Homeland Security Watch

News and analysis of critical issues in homeland security

May 7, 2015

Humanitarian Logistics in Nepal: Number 4

Filed under: General Homeland Security — by Philip J. Palin on May 7, 2015

In the last forty-eight hours surveillance operations have completed an initial accounting of the entire impact region.  This has found even greater devastation in remote communities than had been anticipated.  The death toll is now over 7500, but likely to increase.  In the ascent to the High Himalayas whole villages have disappeared beneath landslides.

The United Nations Logistics Cluster is releasing detailed maps of these areas.  Many show several place-names entirely detached from even tertiary roads.  Long-used foot trails are impassable.  In many places pedestrian suspension bridges have been lost.  Already treacherous terrain is now totally changed and even continuing to shift.

Over 284,000 houses have been destroyed.  More than 200,000 have been seriously damaged.  This has also reduced foodstocks, seedstocks, agricultural tools, and other resources needed for recovery.  The May 6 OCHA update notes:

Many people have lost their homes and livelihoods and will require time and support to access relief ahead of the monsoon season. People might have also lost their documentation which can make it difficult to settle land issues, if they arise. In addition, in some areas, recently harvested wheat and barley crops have been lost together with seeds required for the upcoming rice planting season. Ensuring that adequate support reaches those in need before the monsoon season begins is a top priority, thus, securing the pipelines and prepositioning of goods is critical…

2,693 metric tons (MT) of food has been dispatched and is currently being distributed in 15 districts.  34 MT of high energy biscuits were distributed across the affected districts. Food assistance activities using cash are being planned in Makawanpur based on the market functionality assessment… Rice seed needs to be procured and distributed to farmers within the next three weeks.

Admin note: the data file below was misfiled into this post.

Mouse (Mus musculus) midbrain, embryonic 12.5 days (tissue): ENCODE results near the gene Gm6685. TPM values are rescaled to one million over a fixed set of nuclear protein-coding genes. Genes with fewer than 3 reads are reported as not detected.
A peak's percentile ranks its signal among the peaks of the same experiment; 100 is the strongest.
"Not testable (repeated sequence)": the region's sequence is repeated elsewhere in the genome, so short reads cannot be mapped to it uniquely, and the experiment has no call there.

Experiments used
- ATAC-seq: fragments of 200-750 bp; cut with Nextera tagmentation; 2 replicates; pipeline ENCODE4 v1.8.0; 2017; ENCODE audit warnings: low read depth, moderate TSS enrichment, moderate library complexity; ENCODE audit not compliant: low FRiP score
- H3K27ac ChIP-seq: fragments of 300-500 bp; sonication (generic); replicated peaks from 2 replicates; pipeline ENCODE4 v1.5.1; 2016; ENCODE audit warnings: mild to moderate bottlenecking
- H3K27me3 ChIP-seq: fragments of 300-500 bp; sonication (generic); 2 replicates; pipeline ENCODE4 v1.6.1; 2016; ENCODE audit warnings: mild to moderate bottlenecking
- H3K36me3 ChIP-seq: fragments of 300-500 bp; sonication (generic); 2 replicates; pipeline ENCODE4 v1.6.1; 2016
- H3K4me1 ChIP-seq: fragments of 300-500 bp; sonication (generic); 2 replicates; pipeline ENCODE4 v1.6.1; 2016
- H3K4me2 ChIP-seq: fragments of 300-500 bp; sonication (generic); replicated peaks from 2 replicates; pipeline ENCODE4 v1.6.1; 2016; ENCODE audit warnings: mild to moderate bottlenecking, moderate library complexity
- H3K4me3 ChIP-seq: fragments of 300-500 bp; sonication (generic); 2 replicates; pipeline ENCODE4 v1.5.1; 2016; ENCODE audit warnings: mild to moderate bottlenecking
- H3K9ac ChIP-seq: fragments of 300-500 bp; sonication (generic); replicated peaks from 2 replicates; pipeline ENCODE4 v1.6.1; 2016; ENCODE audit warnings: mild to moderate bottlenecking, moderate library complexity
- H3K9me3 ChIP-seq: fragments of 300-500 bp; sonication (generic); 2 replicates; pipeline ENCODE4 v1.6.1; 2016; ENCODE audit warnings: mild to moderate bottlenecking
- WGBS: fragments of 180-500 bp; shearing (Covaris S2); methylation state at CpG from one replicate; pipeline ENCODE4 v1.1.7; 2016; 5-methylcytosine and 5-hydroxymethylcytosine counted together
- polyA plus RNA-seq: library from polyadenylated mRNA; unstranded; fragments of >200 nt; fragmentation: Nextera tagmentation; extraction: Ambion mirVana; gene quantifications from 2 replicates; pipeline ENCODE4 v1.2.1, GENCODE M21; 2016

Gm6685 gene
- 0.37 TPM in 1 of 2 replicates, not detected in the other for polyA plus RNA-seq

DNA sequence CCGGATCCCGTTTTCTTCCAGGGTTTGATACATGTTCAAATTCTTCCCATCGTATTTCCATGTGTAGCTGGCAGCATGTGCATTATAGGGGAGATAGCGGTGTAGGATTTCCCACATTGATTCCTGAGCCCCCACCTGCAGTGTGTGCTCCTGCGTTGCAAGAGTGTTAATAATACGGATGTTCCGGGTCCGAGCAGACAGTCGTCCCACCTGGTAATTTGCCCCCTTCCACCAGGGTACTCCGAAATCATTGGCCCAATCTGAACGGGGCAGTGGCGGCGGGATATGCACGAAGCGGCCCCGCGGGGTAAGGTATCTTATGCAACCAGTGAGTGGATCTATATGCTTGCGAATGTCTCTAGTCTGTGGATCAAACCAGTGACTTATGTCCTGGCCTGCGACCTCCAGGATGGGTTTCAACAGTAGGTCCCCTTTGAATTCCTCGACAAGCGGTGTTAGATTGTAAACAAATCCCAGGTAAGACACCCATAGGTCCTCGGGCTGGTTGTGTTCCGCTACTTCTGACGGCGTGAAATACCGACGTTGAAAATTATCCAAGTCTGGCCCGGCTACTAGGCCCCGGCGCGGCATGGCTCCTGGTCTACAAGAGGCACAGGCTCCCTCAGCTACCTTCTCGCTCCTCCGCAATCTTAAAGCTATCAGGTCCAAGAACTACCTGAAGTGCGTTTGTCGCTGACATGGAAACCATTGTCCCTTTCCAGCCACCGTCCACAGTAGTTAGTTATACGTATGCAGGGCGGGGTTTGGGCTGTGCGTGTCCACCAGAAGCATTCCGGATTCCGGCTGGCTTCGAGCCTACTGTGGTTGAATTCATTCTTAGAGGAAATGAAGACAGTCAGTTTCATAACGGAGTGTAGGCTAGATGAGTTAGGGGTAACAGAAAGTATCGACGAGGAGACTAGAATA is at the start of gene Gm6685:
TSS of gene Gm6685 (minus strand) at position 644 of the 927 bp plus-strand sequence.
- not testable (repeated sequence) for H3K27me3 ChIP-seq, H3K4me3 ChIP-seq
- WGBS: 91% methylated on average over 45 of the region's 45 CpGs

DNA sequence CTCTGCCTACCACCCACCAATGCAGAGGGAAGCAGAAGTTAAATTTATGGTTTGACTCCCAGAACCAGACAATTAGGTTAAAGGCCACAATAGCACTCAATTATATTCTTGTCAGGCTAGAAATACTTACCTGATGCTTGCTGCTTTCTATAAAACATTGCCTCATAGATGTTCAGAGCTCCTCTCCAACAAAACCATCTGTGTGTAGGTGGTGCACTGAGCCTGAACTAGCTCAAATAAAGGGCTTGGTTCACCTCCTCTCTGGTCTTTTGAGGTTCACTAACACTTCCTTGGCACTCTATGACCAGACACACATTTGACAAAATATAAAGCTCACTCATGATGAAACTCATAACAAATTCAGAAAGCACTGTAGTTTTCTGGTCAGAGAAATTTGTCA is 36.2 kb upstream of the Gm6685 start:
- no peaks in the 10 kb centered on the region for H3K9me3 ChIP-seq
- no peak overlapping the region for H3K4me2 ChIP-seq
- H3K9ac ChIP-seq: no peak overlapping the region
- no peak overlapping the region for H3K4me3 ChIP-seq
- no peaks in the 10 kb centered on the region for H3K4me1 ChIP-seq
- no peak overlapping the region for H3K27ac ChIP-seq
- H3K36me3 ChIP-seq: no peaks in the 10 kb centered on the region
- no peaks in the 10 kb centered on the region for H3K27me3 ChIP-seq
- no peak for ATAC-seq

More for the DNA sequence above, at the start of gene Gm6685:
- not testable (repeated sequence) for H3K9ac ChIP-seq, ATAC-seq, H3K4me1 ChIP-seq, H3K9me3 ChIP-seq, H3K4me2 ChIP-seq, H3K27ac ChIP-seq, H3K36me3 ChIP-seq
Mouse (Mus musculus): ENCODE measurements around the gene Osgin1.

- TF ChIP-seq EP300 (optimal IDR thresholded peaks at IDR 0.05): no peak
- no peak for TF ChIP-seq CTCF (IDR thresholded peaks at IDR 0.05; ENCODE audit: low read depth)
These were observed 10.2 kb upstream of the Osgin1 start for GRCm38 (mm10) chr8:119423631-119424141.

Distributing cash — often through hiring focused on community recovery tasks — is one way to begin to replace the “push” of humanitarian logistics with the “pull” of supply chain recovery.

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Comment by William R. Cumming

May 7, 2015 @ 7:26 am

DAMAGE ASSESSMENT! I defy any poster or reader of this blog to link to any article or information on how even the USA does domestic damage assessment. Nailed over and over by GAO and Congress FEMA post-Hurricane Andrew created FAST to help drown out the criticisms.

Perhaps oddly FEMA and its predecessors had highly expert personnel in modeling data for post nuclear strike damage assessment in the COLD WAR and house in a sparkling new structure in Charlottesville, VA. the MCL [Mathematics Computer Lab] housed these experts. OMB always the enemy in exploration of MOM incidents and events told FEMA to close down this damage assessment and modeling operation. Which FEMA did do. The OMB argument was that the private sector economic modeling capability would allow off the shelf purchase of damage assessment models. Hey did you know that capability does not exist and in fact outside of the secretive Federal Reserve no real economic modeling capability exists in the federal Executive Branch pre-or post disaster.